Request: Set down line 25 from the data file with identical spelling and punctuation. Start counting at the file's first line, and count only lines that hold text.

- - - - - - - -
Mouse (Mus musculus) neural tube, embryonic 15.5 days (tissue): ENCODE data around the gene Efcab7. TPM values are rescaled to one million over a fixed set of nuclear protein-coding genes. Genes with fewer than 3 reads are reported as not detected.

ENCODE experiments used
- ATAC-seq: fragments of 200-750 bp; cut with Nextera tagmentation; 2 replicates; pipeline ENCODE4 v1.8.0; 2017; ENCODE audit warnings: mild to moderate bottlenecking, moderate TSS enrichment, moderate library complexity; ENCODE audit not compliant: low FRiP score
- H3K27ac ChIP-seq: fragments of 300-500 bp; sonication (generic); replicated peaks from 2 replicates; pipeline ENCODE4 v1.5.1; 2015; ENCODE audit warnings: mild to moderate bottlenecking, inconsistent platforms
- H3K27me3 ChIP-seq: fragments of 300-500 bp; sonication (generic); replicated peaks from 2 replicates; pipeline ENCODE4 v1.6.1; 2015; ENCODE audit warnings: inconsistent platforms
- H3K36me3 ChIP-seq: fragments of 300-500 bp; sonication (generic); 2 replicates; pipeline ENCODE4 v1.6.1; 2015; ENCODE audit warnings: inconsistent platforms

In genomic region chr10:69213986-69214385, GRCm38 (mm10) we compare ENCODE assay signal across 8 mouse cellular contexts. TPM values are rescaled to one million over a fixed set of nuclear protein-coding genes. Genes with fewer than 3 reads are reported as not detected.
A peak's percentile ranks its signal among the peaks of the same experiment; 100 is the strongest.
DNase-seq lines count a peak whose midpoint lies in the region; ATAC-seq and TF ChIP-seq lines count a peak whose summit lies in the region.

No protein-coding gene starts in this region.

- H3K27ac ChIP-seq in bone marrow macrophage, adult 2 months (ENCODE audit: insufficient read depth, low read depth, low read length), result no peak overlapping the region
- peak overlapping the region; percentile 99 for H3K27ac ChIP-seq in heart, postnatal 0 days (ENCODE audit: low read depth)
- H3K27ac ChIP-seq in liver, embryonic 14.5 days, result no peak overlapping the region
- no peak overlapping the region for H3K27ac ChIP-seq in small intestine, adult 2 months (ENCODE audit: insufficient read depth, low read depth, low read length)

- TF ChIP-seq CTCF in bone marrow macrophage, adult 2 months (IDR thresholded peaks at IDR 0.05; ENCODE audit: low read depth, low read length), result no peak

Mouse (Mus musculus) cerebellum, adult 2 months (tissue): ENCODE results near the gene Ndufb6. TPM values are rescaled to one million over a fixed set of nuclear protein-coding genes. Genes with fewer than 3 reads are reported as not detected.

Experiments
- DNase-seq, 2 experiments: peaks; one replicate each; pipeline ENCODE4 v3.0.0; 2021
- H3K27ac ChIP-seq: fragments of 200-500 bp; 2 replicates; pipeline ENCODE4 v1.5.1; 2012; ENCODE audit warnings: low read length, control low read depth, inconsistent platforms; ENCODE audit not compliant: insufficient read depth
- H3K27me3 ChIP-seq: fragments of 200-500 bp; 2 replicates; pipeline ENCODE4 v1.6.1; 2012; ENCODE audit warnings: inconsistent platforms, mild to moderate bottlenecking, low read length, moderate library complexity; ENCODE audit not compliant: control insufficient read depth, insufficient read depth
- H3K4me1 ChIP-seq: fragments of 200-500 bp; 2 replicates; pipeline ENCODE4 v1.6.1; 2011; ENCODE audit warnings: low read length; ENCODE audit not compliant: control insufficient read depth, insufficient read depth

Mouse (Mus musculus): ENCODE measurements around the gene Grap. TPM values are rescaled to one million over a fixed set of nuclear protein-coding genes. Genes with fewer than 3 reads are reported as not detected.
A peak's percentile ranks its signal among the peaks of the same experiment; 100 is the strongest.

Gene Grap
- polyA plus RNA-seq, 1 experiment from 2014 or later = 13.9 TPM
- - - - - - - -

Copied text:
- polyA plus RNA-seq, 1 experiment from 2014 or later = 13.9 TPM